by Kristy Bailey, Alamance News Staff Writer
For the first time in 75 years, Graham will be without a Crissman family doctor.
Dr. Mark Crissman – whose father, Dr. Clinton Crissman, in 1946 founded Crissman Family Practice, now located at 214 East Elm Street in Graham – retired from practicing on October 31.
The oldest family practice in Graham is changing hands, after merging several years ago with Cone Health.
The practice was founded in 1946 by his father, Dr. Clinton Crissman, a native of Pittsboro who came to Graham after serving as an aviation medical examiner for the Army Air Corps during World War II, the younger Crissman recalled this week in an interview with The Alamance News.
He had come to Graham specifically because he had wanted to open a practice in a county seat, Dr. Clinton Crissman recalled in an interview with The Alamance News following his unofficial retirement in 1985. He was later joined in his practice by Dr. Emitt Lupton, who previously had an office over Wrike Drug Store along North Main Street in downtown Graham. Dr. Clinton Crissman also served on the former Alamance County school board during the late 1960s and early ‘70s.
Thirty-nine years to the day after its founding, on July 15, 1985, he turned the day-to-day operations of his practice over to son Dr. Mark Crissman and fully retired from practicing medicine in 1989, the younger Crissman recalled this week.
Dr. Clinton S. Crissman and his son Dr. Mark Crissman in 1985.
A Graham native and the second-youngest of five sons, Mark Crissman grew up at 620 East Harden Street, where the Elevate 54 apartment complex stands today, and graduated from Graham High School in 1970. He went on to earn his medical degree from Temple University in 1980, as his father had done 35 years earlier.
Mark Crissman completed his residency and training in family medicine at Bowman Gray School of Medicine and Baptist Hospital in Winston-Salem worked for Public Health Service in Troy to repay his debt for medical school, he recalled this week. He chose to go into family medicine, Crissman explained this week, “because I got to see the broad range of medicine and got to take care of the whole person instead of just part of the person.”
That avenue allowed him to watch patients who started out with him as children grow up and start their own families, which Crissman credited as one of the more rewarding aspects of running a family practice.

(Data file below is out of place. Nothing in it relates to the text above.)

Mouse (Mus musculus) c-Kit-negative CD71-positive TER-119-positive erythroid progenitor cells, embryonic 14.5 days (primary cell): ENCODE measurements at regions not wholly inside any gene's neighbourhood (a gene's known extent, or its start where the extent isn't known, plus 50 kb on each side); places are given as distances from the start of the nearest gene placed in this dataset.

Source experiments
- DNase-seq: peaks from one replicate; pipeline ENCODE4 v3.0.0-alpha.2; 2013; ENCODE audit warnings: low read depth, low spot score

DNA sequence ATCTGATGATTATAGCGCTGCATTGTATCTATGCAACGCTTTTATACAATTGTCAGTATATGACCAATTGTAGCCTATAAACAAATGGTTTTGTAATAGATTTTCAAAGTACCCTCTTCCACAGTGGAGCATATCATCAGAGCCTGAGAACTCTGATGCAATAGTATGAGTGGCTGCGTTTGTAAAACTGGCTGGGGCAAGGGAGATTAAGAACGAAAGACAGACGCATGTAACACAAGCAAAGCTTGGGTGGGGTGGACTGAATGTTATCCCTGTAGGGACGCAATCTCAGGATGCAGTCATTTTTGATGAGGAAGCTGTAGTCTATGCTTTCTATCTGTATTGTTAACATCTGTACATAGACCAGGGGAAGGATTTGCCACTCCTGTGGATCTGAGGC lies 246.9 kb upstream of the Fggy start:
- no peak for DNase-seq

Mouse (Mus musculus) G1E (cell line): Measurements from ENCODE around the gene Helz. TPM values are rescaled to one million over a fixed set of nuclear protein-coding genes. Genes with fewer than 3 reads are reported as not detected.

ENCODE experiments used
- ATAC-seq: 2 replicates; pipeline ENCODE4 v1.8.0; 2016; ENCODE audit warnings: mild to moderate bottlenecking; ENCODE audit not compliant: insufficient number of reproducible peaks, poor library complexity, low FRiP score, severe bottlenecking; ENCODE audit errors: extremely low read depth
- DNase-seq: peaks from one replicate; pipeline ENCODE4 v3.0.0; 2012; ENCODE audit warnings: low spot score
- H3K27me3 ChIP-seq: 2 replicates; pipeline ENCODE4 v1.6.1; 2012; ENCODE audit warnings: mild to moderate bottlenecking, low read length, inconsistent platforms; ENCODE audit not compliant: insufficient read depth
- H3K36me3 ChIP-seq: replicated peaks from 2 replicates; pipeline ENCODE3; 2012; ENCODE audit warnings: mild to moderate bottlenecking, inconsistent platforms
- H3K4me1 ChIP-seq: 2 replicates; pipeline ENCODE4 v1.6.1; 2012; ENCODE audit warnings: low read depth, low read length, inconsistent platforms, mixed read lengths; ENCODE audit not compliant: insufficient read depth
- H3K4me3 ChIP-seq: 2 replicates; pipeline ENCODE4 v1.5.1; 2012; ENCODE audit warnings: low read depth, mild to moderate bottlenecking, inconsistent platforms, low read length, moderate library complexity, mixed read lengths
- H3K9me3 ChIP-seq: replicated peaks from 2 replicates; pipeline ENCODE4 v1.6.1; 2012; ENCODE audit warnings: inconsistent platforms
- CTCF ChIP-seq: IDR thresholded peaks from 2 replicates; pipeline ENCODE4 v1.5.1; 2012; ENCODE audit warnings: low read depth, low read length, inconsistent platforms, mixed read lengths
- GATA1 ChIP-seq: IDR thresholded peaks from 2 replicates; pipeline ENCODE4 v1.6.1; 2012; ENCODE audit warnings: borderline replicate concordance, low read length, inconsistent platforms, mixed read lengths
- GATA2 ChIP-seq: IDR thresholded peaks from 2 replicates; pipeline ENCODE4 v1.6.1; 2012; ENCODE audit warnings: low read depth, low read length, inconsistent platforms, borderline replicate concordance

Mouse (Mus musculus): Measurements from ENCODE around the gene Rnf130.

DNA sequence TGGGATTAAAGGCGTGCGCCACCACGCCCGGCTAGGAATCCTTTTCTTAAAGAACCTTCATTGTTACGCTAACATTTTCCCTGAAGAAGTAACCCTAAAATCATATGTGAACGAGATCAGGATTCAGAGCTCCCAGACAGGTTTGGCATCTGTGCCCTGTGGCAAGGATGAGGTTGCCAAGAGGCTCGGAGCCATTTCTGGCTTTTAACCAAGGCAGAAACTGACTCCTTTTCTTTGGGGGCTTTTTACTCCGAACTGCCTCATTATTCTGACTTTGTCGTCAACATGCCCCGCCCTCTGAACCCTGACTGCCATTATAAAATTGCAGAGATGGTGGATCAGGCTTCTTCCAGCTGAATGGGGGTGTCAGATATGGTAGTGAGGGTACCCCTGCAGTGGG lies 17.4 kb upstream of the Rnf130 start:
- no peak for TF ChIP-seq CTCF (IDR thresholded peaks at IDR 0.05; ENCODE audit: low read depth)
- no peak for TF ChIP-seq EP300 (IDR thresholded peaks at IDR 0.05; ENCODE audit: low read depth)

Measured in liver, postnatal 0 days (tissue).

Had he not gone into medicine, Crissman said he probably would’ve pursued a career in aviation. “I’ve always been interested in aviation,” he said. In addition to serving on the Burlington-Alamance Airport Authority board, Crissman, like his father, is also an aviation medical examiner.
Crissman is also an avid skier and cyclist, participating in “probably over 100” Mission Man Triathlons through his church, Front Street United Methodist Church in Burlington.
The Mission Man Triathlons that Front Street UMC hosts – and consist of a 750-meter swim; 15-mile bike course; and a 5K run – typically raise more than $35,000 per year, on average, to fund local and international missions work.
Mission trips with his church have taken him around the world, to Haiti, Honduras, Brazil, Ukraine, and other destinations, Crissman said, adding, “You do relief work to spread the gospel.”
He and his wife of 19 years, Marie Crissman, have a “blended family” of seven children and 13 grandchildren, with the latter likely to play a prominent role in his plans for the near future.
“We’ll be taking care of grandchildren; and when we get to travel again, we will,” Crissman elaborated. “This is my home – we’re going to be here.”
In the meantime, Crissman said he and his wife had looked after five grandchildren one day this week, albeit with social distancing and other precautions, to limit the spread of COVID-19.
At 68, the announcement of his retirement didn’t exactly take his nearly 1,000 patients and 13 employees by surprise, but Crissman acknowledges that the challenges of running a family practice in the midst of the coronavirus pandemic expedited his decision.
Earlier this year, Crissman shifted to “telemedicine” – i.e., using videoconferencing to meet with patients – to limit the potential for spreading COVID-19, he said in the interview.
“I’ve not been in the office since March,” Crissman elaborated this week. “Most [patients] are back to phone and in-person visits; but, with me being over 65, I’ve elected to stay away. Ever since March, I’ve been doing telemedicine. I’ve gotten really tired of sitting in the room over my garage, talking to patients instead of talking personally with them. At first, I thought it would extend my career; instead it shortened my career – it was just less fulfilling.”
Among the more bittersweet aspects of retiring in an age of social distancing, is not having a chance to say goodbye to his patients face-to-face, Crissman added. “I’ve been really warmed and heartened by all the kind comments I’ve gotten from patients,” he said, “and they’re truly going to be missed.”